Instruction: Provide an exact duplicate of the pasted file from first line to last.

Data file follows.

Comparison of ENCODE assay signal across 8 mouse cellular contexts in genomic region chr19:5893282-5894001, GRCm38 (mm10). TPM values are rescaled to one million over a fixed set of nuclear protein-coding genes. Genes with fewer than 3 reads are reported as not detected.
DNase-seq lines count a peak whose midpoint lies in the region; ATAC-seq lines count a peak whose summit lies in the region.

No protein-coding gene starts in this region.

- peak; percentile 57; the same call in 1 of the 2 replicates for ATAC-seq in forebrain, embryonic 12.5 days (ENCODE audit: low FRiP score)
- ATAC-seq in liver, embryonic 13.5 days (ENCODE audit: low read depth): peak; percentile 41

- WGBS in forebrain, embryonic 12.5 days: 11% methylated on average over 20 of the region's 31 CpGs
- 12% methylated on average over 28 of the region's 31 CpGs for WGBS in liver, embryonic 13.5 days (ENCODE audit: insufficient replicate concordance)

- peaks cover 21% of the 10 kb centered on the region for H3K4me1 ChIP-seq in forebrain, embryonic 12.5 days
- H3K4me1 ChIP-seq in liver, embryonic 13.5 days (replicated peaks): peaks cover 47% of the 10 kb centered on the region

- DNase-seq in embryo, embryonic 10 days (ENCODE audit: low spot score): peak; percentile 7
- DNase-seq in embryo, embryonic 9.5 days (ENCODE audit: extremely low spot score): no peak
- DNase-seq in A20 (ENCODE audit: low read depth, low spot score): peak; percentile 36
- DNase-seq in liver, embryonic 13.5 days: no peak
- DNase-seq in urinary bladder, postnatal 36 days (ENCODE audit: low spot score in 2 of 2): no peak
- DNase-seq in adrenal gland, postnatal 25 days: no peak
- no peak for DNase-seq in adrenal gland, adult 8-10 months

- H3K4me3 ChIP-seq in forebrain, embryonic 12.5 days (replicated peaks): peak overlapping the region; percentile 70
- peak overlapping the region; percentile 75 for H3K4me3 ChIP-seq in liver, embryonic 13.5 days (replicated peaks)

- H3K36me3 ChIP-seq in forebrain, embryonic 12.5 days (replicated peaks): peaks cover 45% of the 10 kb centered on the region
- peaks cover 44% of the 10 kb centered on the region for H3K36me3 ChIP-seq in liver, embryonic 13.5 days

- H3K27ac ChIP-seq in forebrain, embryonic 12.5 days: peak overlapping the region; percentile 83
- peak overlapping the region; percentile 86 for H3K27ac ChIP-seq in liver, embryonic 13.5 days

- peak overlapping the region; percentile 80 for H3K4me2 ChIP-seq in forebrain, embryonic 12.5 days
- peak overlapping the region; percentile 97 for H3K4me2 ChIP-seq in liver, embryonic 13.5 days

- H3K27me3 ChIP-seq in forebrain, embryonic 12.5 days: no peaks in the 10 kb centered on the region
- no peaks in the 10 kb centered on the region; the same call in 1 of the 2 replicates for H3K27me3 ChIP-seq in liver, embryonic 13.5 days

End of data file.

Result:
Comparison of ENCODE assay signal across 8 mouse cellular contexts in genomic region chr19:5893282-5894001, GRCm38 (mm10). TPM values are rescaled to one million over a fixed set of nuclear protein-coding genes. Genes with fewer than 3 reads are reported as not detected.
DNase-seq lines count a peak whose midpoint lies in the region; ATAC-seq lines count a peak whose summit lies in the region.

No protein-coding gene starts in this region.

- peak; percentile 57; the same call in 1 of the 2 replicates for ATAC-seq in forebrain, embryonic 12.5 days (ENCODE audit: low FRiP score)
- ATAC-seq in liver, embryonic 13.5 days (ENCODE audit: low read depth): peak; percentile 41

- WGBS in forebrain, embryonic 12.5 days: 11% methylated on average over 20 of the region's 31 CpGs
- 12% methylated on average over 28 of the region's 31 CpGs for WGBS in liver, embryonic 13.5 days (ENCODE audit: insufficient replicate concordance)

- peaks cover 21% of the 10 kb centered on the region for H3K4me1 ChIP-seq in forebrain, embryonic 12.5 days
- H3K4me1 ChIP-seq in liver, embryonic 13.5 days (replicated peaks): peaks cover 47% of the 10 kb centered on the region

- DNase-seq in embryo, embryonic 10 days (ENCODE audit: low spot score): peak; percentile 7
- DNase-seq in embryo, embryonic 9.5 days (ENCODE audit: extremely low spot score): no peak
- DNase-seq in A20 (ENCODE audit: low read depth, low spot score): peak; percentile 36
- DNase-seq in liver, embryonic 13.5 days: no peak
- DNase-seq in urinary bladder, postnatal 36 days (ENCODE audit: low spot score in 2 of 2): no peak
- DNase-seq in adrenal gland, postnatal 25 days: no peak
- no peak for DNase-seq in adrenal gland, adult 8-10 months

- H3K4me3 ChIP-seq in forebrain, embryonic 12.5 days (replicated peaks): peak overlapping the region; percentile 70
- peak overlapping the region; percentile 75 for H3K4me3 ChIP-seq in liver, embryonic 13.5 days (replicated peaks)

- H3K36me3 ChIP-seq in forebrain, embryonic 12.5 days (replicated peaks): peaks cover 45% of the 10 kb centered on the region
- peaks cover 44% of the 10 kb centered on the region for H3K36me3 ChIP-seq in liver, embryonic 13.5 days

- H3K27ac ChIP-seq in forebrain, embryonic 12.5 days: peak overlapping the region; percentile 83
- peak overlapping the region; percentile 86 for H3K27ac ChIP-seq in liver, embryonic 13.5 days

- peak overlapping the region; percentile 80 for H3K4me2 ChIP-seq in forebrain, embryonic 12.5 days
- peak overlapping the region; percentile 97 for H3K4me2 ChIP-seq in liver, embryonic 13.5 days

- H3K27me3 ChIP-seq in forebrain, embryonic 12.5 days: no peaks in the 10 kb centered on the region
- no peaks in the 10 kb centered on the region; the same call in 1 of the 2 replicates for H3K27me3 ChIP-seq in liver, embryonic 13.5 days